Hico, Texas

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Hico (pronounced "high-coe") is a small city located in Hamilton County in Northern Central Texas. The population was 1,341 at the 2000 census. The town motto is "Where Everybody Is Somebody!" The county seat is Hamilton some twenty miles to the south on United States Highway 281.

Hico was named by its founder for his unincorporated hometown in Calloway County in southwestern Kentucky near Murray, just north of the Tennessee state boundary. The original site was on Honey Creek, but when the Texas Central Railroad was built nearby, the citizens moved two-and-a half miles to the rail line. Hico was incorporated in 1883 and became the Hamilton County shipping center. Over the years, it became a cattle and cotton market. Today ranching and tourism dominate.[3]

In 1903, Kentucky-based evangelist Mordecai Ham held the first of his seventy-five Texas revival meetings in Hico. There were 150 professions of faith in Jesus Christ.[4]


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"Brushy Bill" Roberts and Billy the Kid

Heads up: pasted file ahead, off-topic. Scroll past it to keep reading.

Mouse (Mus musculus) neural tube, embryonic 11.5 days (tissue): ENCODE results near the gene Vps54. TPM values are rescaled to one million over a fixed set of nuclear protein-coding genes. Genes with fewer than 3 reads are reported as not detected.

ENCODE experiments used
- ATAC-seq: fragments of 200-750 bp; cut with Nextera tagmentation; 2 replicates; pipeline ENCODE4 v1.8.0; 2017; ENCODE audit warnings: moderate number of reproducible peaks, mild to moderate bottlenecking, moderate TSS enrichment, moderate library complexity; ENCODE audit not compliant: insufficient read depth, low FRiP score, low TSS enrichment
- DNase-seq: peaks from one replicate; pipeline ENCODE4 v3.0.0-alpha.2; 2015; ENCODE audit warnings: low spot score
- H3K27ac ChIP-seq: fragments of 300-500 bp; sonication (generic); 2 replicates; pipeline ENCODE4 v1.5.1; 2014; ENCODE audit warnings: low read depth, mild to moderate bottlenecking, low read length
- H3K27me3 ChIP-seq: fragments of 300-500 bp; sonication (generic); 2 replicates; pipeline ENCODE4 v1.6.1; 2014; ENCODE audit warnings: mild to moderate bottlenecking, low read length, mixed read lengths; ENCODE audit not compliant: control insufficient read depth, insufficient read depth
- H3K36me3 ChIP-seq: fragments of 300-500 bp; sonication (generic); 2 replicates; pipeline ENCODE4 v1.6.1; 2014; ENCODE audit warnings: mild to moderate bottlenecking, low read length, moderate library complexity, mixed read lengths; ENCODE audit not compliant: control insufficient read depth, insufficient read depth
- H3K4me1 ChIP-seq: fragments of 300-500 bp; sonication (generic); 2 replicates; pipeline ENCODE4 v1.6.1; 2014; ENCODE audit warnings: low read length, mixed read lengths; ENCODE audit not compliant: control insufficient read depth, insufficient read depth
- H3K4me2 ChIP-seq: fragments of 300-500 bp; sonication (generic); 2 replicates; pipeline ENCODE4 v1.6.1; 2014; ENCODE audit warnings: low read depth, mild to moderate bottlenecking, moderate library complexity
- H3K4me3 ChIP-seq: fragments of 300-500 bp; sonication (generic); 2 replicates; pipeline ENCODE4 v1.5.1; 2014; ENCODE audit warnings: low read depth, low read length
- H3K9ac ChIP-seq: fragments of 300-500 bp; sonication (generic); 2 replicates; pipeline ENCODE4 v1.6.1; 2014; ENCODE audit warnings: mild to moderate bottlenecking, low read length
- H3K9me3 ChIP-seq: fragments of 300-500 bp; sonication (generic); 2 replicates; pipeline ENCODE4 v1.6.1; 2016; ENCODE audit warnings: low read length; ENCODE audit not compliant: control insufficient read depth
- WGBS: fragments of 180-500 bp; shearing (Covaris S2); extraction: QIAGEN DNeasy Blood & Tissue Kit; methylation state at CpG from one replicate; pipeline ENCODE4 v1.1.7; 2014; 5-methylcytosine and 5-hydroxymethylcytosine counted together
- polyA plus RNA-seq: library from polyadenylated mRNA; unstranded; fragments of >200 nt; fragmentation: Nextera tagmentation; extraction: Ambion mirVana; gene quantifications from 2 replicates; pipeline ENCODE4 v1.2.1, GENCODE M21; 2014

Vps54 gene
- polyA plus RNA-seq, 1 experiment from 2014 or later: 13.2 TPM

Ollie P. Roberts, usually known as Ollie L. Roberts, "Brushy Bill" Roberts, or William Henry Roberts, a resident of Hico during the late 1940s, claimed to have been the outlaw Billy The Kid. Although his assertion has been largely discredited by historians, the Hico Chamber of Commerce has capitalized on his infamy by opening a small Billy The Kid Museum, where visitors can decide whether Brushy Bill was indeed William H. Bonney. Bonney was born in New York City, but Brushy Bill claimed to have been born in Buffalo Gap south of Abilene, Texas. The museum offers a taped video presentation of Sam Donaldson, a native Texan, narrating an ABC documentary about Brushy Bill's claim. There is also a replica of a 19th century jail in the museum and other artifacts of the period.[3]

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